After being tossed for months in a sea of uncertainty, Maryland's economy could sink or swim with the fortunes of the U.S.-led war effort in the Persian Gulf.
A quick, decisive victory would probably help reverse the state's rising joblessness and slumping home sales and boost consumer confidence, according to economic experts.
But a military setback, or a protracted desert dispute, could depress an already bad situation, they said.
"It depends on how the war plays out," said Charles W. McMillion, senior fellow with the Institute for Policy Studies at Johns Hopkins University.
The most immediate impact for consumers will likely be at the gas pump, where fuel prices fall on good news and rise on bad news.
Oil prices had leveled off at noon today at $20.85 after opening $1 higher on the New York Mercantile Exchange in the wake of Iraq's missile attack on Israel.
Refined petroleum products also showed slight rebounds in New York after falling dramatically yesterday.
Home heating oil was up 2.79 cents at 64.75 cents a gallon on contracts for delivery in February, while unleaded gasoline for next-month delivery was up .31 cent at 60.60 cents a gallon.
But traders today were left wondering where crude would move next. They said recent events have shown that the oil market is perhaps the world's most volatile, and it will likely stay that way.
President Bush yesterday announced the sale of some oil from the nation's strategic petroleum reserves, and oil companies took steps to reassure the public that prices would not rise.
The U.S. stock market today responded with a mixed performance, with the Dow Jones average experiencing several
ups and downs throughout the morning.
At 1 p.m. the Dow Jones industrial average had moved ahead 6.44 points, to 2,629.95.
On the Tokyo stock market today, prices soared in the first 10 minutes of trading, then plunged as soon as traders received word of the Iraqi attack on Israel.
Yesterday's rise on the New York Stock Exchange was 114 points as measured by the Dow Jones industrial average.
The relief that the U.S. had taken action and the optimism over the initial reports had fueled yesterday's market, according to W. Talbot Daley, vice president-market analyst for Legg Mason Inc., a Baltimore-based stock brokerage firm.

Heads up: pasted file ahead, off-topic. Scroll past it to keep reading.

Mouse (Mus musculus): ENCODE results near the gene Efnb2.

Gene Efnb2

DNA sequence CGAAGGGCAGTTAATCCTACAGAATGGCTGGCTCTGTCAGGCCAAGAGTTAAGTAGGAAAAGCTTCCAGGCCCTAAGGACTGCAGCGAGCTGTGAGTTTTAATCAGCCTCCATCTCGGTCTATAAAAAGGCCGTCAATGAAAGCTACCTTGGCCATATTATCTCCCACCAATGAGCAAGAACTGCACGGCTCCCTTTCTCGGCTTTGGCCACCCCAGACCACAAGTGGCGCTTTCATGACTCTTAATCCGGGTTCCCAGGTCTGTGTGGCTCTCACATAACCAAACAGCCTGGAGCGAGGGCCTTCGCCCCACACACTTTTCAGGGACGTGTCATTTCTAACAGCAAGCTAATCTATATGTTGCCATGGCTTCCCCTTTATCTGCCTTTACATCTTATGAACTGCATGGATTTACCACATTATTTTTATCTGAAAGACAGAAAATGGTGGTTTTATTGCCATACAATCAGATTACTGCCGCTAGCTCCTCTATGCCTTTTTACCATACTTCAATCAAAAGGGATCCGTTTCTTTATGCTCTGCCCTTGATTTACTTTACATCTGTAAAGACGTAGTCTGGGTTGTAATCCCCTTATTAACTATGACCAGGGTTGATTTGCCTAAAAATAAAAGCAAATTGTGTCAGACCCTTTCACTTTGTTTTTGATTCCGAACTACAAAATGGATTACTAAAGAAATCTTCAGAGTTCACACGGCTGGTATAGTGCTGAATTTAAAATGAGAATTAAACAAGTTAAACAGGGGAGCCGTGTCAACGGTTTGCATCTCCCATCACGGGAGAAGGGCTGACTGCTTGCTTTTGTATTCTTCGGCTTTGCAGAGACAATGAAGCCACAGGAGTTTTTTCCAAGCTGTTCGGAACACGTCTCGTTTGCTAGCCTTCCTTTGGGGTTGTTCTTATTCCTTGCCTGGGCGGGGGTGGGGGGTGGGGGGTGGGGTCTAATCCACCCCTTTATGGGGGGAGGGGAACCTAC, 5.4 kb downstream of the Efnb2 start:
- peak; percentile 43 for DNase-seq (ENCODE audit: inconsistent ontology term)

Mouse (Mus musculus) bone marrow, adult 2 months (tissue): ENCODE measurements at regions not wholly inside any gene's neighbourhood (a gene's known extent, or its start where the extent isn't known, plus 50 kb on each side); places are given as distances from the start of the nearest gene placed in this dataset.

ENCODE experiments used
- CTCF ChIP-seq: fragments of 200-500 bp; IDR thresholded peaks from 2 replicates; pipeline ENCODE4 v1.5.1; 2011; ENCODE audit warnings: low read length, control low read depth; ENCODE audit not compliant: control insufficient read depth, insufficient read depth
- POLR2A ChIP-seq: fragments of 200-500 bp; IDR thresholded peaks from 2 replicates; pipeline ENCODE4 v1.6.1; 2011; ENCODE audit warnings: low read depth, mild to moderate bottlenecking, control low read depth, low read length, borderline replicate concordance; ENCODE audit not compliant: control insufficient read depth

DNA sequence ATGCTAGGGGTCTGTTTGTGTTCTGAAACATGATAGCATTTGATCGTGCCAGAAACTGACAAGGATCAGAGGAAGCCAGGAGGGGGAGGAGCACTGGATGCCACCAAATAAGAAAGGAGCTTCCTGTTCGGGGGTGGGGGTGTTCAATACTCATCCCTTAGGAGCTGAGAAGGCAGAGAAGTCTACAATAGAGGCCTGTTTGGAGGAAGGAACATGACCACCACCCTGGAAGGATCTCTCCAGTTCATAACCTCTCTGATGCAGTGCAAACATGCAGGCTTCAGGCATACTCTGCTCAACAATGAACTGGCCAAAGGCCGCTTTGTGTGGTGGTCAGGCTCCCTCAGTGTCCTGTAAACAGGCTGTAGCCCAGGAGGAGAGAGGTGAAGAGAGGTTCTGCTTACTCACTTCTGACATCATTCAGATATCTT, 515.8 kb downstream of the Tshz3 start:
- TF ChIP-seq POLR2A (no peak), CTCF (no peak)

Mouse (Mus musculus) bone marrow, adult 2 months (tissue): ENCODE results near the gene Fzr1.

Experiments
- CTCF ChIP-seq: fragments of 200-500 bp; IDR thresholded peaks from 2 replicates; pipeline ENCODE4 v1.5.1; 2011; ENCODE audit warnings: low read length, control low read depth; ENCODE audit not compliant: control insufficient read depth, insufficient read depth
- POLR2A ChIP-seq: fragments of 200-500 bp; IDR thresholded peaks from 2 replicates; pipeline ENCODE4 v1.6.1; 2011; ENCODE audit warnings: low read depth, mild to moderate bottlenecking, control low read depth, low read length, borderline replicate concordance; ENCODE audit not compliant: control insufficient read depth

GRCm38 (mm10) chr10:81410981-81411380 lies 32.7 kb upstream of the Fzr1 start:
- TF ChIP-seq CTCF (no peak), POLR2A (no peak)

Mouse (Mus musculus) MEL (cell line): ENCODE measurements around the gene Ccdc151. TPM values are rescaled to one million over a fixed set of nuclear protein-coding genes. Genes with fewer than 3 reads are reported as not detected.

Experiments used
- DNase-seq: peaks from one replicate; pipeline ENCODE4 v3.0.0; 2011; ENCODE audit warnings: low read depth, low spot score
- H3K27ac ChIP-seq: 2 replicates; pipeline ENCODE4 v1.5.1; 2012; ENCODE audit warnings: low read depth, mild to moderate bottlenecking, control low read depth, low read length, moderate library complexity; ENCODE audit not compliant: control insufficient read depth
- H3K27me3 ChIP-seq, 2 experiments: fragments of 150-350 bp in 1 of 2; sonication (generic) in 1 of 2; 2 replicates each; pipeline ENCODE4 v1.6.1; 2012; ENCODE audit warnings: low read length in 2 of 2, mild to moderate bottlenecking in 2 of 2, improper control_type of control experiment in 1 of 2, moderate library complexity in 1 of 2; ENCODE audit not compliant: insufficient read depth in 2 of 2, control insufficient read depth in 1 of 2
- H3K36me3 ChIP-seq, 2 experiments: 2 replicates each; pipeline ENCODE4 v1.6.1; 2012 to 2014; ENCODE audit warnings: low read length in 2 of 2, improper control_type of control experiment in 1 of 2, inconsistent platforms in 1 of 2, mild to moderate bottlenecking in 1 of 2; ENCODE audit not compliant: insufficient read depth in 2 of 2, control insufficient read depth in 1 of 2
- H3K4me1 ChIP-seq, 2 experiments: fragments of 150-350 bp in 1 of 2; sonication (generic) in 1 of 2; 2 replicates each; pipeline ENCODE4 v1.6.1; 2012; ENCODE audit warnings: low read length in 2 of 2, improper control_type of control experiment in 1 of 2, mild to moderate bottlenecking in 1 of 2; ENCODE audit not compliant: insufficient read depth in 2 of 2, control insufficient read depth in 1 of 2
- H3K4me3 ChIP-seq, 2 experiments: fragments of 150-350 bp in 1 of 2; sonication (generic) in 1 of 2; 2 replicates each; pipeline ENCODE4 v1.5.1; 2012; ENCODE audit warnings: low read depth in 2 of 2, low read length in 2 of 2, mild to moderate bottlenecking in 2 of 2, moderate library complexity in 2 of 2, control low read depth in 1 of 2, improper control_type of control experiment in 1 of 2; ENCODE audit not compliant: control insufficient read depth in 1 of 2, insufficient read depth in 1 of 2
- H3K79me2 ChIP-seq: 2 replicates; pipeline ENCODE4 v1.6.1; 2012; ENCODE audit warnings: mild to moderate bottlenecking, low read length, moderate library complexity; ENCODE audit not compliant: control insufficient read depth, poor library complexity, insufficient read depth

But that euphoria has evaporated with the Iraqi missile attacks on Israel last night and video tapes of Baghdad's air defense, Daley said. "The realization that this is not going to be a three-day war has settled into the market," he said.
Now there is a "tug-of-war" in the stock market between the good news bulls and the bears, who are concerned about a long, drawn-out conflict, Daley said.
He said there has been the fear that the introduction of Israel into the war might weaken the U.S. coalition with the Arab countries.
But reports that Israel was holding back on retaliation have muted those concerns so far, Daley said.
The market is also susceptible to rumors about the war, he said. For instance, today there were unsubstantiated rumors that Hussein had been killed and his family had fled Iraq, Daley said.
H. James Smith 3rd, vice president and investment officer at the Baltimore office of Wheat First Securities of Richmond, agreed that the bloom is off the stock market rose and it may be very volatile in the next few weeks.
"People were getting a little ahead of themselves, thinking it would be a quick and easy war," he said. "In a nutshell, reality is setting in," Smith said.
He also warned that the market could be very volatile in coming weeks, depending on the news from the war. "It's just as easy for it to go down 100 points as to go up 100," Smith said.
For his part Smith was not buying yesterday, but selling, taking advantage of the higher price for previously poorly performing stocks. "I was cutting out the dogs," he said.
McMillion, with Hopkins, also predicted that a fast allied victory would boost the economy. But if Iraq surprises the world with a powerful counter attack, that could shock the economy, he said.
Maryland's massive defense industry would likely not feel the impact either way very soon. Most of the military contractors in the state are clustered in the high-technology electronic and aerospace sectors.
It is unlikely that this type of equipment would need replacement as quickly as tanks and trucks, for example, he said.
"If the war is over quickly it will really be a shot in the arm. Everybody's been so depressed," McMillion said.
What the experts say
"If the war is over quickly it will really be a shot in the arm. Everybody's been so depressed."
-- Charles W. McMillion, senior fellow,
Institute for Policy Studies at Johns Hopkins University
"It [the market] likes the fact that something happened. [But] if we get into a land war and it gets messy, the market doesn't like that."
-- Robert S. Killebrew Jr., managing director, Alex. Brown Inc.
"It [the bolstering of consumer confidence] would not be immediate. There is still employment loss in the state."
Pradeep Ganguly, economist,
state Department of Economic and Employment Development